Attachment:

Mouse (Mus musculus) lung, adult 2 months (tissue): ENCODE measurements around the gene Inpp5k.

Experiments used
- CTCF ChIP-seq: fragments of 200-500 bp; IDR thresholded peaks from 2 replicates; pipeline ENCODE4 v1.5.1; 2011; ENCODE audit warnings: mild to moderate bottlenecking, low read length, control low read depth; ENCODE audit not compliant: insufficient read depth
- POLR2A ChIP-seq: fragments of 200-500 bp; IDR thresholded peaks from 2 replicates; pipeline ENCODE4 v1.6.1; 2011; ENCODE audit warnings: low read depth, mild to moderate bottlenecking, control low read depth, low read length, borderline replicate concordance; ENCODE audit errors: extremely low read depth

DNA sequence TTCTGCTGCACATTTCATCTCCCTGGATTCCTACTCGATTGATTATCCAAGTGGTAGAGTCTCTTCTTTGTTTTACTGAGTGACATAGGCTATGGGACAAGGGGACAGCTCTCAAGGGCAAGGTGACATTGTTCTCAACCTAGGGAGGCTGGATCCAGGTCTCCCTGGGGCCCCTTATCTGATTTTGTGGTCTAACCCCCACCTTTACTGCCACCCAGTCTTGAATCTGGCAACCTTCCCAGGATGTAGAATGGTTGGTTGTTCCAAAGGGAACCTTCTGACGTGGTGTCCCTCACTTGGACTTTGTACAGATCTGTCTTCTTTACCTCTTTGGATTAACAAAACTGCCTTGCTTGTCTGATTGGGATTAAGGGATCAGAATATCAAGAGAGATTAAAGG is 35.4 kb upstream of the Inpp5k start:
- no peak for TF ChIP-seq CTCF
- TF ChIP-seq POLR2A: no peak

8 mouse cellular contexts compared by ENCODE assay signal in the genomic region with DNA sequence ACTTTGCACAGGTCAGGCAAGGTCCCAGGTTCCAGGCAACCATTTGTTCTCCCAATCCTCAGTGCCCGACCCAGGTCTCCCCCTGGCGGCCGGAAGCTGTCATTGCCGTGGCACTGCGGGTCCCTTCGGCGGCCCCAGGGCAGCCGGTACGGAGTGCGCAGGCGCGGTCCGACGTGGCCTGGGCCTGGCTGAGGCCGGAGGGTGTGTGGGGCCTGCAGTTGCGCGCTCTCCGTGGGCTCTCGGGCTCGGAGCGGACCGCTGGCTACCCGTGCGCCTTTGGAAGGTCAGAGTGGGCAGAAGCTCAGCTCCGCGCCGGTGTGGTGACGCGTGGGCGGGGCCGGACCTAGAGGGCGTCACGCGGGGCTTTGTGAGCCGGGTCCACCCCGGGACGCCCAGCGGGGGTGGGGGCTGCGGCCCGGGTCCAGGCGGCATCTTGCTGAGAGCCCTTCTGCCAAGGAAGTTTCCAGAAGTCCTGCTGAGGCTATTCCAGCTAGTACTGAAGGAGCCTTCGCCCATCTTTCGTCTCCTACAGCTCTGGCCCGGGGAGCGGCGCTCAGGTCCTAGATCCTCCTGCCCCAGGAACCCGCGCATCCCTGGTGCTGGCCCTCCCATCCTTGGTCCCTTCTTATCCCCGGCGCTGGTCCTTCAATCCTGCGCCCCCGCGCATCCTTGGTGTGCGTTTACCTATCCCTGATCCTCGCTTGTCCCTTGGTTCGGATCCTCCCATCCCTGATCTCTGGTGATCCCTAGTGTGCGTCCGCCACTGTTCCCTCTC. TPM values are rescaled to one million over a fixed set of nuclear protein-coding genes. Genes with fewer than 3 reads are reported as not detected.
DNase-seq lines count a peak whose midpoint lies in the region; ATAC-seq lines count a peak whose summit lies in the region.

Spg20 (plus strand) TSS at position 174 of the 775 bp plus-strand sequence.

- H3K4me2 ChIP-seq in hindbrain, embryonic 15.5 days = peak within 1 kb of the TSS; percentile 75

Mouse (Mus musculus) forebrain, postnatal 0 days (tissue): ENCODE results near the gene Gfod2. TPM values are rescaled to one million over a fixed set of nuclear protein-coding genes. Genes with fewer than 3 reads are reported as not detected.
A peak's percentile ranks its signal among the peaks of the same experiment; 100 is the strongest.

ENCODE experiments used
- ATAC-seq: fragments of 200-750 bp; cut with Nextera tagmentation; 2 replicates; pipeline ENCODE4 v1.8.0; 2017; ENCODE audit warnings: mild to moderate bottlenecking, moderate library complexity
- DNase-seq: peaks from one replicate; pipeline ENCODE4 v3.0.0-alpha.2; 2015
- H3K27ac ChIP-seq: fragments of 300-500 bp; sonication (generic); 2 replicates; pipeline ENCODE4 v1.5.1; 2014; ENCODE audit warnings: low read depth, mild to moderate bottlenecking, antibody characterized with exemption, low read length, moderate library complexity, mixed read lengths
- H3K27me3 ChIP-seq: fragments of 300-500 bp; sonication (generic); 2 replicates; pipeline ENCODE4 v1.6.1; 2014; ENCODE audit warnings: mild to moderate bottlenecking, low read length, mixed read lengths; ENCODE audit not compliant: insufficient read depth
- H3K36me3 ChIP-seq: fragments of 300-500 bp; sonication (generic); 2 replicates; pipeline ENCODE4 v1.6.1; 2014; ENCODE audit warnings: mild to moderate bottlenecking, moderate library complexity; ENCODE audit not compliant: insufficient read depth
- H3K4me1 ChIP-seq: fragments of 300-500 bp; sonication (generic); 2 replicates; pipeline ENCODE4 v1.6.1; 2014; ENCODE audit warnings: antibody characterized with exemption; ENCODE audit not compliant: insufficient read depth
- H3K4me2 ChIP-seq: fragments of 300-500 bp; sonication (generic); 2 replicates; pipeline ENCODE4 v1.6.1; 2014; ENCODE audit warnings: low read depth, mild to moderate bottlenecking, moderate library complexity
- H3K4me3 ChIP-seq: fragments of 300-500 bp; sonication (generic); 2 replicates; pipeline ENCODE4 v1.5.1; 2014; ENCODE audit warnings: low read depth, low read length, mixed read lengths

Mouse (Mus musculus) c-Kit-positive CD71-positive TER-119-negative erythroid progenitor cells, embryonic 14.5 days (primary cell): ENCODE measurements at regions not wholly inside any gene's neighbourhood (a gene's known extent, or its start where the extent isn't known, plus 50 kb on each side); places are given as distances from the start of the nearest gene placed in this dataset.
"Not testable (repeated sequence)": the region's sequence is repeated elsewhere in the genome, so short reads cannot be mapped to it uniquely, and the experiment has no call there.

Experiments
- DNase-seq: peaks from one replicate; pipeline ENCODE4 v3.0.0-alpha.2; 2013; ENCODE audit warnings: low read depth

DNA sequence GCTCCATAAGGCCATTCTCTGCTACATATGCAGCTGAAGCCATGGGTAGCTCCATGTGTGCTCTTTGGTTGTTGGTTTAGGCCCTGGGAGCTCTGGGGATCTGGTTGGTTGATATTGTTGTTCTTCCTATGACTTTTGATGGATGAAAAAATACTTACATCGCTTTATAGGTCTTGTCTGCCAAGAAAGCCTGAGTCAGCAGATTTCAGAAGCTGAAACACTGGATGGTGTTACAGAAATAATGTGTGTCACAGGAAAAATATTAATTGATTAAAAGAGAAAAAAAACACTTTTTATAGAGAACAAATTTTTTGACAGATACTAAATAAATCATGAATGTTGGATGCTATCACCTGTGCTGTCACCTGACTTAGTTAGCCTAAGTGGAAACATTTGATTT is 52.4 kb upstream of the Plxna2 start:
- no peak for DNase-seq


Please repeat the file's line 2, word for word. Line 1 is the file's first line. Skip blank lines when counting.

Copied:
Experiments used